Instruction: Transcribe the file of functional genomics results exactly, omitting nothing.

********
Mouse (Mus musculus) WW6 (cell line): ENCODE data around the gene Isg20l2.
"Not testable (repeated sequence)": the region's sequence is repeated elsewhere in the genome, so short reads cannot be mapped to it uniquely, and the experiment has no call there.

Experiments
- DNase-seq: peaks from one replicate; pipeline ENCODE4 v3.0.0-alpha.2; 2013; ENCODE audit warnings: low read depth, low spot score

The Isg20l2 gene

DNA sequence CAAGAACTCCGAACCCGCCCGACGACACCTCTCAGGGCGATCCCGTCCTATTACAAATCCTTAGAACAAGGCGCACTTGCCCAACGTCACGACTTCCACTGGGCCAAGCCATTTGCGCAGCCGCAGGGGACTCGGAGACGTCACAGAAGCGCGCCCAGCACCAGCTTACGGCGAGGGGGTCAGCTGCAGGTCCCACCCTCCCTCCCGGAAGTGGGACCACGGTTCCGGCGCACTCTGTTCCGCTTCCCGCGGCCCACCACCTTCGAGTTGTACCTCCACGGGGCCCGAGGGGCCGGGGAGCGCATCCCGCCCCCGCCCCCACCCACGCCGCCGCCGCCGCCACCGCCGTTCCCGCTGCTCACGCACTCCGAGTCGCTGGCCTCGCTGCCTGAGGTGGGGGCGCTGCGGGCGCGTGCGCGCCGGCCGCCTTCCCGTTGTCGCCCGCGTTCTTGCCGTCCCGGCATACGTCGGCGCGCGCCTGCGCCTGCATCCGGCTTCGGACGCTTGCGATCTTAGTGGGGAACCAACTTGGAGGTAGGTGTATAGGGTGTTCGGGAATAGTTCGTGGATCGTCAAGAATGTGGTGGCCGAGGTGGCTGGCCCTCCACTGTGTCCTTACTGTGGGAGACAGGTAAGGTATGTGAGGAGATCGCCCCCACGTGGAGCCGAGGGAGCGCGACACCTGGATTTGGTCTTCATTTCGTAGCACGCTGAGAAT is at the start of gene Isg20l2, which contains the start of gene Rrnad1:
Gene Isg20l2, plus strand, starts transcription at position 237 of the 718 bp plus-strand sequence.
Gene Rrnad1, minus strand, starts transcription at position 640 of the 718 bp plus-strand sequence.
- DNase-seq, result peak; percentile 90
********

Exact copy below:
Mouse (Mus musculus) WW6 (cell line): ENCODE data around the gene Isg20l2.
"Not testable (repeated sequence)": the region's sequence is repeated elsewhere in the genome, so short reads cannot be mapped to it uniquely, and the experiment has no call there.

Experiments
- DNase-seq: peaks from one replicate; pipeline ENCODE4 v3.0.0-alpha.2; 2013; ENCODE audit warnings: low read depth, low spot score

The Isg20l2 gene

DNA sequence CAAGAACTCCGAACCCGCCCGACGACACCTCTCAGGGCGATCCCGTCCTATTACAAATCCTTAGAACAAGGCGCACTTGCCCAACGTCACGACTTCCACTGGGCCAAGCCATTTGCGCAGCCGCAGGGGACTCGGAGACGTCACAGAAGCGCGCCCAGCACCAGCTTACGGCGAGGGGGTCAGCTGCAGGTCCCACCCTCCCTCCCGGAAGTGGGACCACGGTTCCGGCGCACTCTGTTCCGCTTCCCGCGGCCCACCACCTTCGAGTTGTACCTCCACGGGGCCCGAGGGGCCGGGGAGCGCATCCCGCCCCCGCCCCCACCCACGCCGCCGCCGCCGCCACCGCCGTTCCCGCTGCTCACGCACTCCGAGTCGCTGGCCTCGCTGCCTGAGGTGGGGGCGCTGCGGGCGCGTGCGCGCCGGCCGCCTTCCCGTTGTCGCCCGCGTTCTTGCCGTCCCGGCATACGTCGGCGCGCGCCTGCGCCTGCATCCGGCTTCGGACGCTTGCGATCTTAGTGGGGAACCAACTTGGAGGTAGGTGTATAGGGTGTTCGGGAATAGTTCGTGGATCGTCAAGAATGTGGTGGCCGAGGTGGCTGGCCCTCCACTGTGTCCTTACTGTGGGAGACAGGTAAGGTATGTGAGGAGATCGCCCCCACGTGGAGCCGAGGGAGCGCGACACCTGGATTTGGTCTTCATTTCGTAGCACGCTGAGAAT is at the start of gene Isg20l2, which contains the start of gene Rrnad1:
Gene Isg20l2, plus strand, starts transcription at position 237 of the 718 bp plus-strand sequence.
Gene Rrnad1, minus strand, starts transcription at position 640 of the 718 bp plus-strand sequence.
- DNase-seq, result peak; percentile 90